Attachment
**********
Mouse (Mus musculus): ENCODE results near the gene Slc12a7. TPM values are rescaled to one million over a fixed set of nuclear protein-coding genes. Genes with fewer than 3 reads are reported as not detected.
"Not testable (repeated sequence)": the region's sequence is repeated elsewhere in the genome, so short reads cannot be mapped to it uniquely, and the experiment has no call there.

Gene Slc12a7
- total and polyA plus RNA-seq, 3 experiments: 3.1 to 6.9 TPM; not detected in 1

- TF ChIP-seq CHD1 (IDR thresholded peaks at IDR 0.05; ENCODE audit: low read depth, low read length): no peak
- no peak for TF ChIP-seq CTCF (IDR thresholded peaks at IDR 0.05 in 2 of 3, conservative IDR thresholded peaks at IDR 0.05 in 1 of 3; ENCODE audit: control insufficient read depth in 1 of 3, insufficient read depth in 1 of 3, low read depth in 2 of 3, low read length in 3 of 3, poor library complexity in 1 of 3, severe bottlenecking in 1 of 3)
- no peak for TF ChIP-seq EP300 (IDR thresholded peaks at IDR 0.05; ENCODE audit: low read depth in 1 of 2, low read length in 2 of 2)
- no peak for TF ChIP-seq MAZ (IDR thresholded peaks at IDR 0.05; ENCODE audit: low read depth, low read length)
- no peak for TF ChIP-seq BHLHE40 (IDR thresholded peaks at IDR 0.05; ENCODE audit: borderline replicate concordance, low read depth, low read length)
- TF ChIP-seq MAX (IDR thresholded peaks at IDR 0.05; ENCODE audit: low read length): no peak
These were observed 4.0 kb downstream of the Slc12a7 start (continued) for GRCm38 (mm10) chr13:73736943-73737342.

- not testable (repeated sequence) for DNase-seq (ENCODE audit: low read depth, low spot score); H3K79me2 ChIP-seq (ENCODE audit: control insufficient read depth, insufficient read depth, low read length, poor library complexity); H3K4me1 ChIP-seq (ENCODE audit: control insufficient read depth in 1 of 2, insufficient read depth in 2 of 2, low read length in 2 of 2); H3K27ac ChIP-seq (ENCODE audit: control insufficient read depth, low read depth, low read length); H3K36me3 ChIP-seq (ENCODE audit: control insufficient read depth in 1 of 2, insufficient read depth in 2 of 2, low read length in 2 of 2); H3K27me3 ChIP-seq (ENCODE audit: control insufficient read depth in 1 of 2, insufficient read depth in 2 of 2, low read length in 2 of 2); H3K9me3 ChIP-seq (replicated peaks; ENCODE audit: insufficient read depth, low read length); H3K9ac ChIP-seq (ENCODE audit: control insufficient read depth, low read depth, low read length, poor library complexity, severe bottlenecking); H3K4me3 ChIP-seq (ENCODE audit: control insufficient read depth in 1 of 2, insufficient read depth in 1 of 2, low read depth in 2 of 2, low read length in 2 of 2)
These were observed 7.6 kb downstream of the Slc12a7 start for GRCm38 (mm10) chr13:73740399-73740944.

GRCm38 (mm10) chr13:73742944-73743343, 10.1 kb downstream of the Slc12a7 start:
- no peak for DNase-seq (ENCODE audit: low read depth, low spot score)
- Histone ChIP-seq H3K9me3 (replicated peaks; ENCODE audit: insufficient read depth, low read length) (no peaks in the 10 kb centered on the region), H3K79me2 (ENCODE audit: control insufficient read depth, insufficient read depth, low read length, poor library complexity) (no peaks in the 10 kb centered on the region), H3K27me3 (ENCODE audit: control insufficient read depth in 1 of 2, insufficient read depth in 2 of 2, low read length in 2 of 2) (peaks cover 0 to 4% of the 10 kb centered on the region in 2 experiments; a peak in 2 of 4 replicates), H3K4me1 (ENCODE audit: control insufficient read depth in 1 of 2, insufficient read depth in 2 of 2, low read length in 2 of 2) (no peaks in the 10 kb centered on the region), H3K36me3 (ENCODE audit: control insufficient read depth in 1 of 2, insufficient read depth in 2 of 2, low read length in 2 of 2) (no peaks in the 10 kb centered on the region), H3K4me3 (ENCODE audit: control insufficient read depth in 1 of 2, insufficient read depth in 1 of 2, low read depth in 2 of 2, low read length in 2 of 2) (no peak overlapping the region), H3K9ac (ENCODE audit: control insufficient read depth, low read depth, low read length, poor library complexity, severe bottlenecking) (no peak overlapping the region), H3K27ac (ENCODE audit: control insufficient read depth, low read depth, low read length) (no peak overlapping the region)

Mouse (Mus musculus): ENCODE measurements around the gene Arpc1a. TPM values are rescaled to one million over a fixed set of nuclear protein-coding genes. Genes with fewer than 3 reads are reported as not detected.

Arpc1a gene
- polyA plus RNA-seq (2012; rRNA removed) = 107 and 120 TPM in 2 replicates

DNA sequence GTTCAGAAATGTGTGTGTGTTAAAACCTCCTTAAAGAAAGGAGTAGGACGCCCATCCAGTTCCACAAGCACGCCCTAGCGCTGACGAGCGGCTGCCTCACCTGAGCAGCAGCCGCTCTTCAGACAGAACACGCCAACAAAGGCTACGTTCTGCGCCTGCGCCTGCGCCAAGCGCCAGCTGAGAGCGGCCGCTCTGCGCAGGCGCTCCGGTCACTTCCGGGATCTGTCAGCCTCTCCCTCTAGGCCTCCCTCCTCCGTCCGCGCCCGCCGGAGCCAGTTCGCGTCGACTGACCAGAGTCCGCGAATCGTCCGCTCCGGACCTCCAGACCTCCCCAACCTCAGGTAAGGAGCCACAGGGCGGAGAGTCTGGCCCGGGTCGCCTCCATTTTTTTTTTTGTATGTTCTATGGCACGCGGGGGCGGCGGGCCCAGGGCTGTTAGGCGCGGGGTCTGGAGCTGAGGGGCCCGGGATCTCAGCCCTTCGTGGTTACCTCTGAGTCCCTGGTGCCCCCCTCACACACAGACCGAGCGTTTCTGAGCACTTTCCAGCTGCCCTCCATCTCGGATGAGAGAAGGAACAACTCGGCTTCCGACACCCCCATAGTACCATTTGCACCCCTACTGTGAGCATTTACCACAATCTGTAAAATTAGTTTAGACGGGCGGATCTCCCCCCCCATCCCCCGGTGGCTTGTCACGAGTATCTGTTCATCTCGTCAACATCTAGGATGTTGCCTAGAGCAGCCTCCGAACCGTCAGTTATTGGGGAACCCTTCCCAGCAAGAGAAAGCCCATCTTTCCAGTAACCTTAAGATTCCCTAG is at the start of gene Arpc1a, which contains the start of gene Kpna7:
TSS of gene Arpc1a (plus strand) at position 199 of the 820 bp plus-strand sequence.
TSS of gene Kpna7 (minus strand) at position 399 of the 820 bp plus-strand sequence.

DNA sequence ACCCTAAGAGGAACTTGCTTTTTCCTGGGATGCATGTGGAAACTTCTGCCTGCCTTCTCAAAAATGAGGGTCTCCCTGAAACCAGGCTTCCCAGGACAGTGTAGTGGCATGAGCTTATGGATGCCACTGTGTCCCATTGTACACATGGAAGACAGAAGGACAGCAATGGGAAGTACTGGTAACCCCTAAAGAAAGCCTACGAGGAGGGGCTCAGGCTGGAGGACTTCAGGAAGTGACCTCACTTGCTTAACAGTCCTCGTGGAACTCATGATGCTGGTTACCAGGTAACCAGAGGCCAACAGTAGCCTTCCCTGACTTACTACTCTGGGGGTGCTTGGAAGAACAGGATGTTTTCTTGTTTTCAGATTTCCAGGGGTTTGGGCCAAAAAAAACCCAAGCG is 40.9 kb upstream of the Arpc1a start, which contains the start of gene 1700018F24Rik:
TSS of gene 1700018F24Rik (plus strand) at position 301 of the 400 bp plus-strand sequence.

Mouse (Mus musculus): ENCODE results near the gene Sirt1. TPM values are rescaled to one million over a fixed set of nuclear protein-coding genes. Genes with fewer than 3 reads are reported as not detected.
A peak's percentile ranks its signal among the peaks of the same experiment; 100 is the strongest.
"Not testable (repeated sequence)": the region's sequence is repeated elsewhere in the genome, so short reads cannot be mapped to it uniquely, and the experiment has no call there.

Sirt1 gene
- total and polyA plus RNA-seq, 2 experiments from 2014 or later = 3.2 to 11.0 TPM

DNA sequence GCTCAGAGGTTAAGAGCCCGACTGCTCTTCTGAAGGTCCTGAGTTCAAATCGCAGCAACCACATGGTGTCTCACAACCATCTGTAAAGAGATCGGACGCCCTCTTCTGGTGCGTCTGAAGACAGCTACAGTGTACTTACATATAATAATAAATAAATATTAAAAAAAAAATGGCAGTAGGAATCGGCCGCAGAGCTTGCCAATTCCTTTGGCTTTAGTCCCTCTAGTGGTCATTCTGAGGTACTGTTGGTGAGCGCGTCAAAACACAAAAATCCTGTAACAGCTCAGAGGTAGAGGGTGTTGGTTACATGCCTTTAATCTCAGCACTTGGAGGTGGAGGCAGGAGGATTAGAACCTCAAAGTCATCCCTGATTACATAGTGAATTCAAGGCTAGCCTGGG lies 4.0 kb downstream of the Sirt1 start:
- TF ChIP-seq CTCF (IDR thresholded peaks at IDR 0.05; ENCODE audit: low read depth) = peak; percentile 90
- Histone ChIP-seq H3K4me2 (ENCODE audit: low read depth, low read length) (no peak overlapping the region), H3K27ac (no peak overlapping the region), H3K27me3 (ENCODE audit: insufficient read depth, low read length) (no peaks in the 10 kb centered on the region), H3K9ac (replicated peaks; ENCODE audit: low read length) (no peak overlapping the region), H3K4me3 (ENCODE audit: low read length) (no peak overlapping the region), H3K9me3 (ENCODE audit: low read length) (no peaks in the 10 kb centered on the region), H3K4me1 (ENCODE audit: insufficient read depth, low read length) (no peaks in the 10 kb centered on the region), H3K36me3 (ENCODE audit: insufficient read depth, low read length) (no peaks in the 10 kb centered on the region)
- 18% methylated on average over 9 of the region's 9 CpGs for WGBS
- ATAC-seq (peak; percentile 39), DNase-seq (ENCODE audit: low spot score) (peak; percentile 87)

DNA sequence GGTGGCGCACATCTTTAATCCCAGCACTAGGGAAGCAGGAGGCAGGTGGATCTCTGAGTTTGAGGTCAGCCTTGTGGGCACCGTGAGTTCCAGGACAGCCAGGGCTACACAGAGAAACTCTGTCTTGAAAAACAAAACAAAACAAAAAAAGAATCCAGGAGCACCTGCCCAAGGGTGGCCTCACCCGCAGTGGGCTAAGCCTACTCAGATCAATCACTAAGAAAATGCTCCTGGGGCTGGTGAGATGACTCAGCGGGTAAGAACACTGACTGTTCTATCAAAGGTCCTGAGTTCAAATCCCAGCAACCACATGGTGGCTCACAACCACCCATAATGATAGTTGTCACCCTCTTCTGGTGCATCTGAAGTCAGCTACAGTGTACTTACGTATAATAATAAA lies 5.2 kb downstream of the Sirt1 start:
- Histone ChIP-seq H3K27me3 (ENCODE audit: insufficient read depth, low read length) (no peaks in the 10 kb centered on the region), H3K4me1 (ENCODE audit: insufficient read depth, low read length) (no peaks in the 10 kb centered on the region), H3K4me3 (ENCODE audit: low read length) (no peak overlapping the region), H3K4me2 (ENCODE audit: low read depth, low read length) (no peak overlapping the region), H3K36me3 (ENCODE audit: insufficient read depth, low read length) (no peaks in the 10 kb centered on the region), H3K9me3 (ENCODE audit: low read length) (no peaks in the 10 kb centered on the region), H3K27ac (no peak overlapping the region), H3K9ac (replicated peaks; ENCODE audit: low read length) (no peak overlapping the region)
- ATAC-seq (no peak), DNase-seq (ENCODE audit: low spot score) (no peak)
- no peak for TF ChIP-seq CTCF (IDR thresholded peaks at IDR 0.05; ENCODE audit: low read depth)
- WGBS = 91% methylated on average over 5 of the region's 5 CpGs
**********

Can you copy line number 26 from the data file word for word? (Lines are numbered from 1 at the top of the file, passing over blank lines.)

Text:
A peak's percentile ranks its signal among the peaks of the same experiment; 100 is the strongest.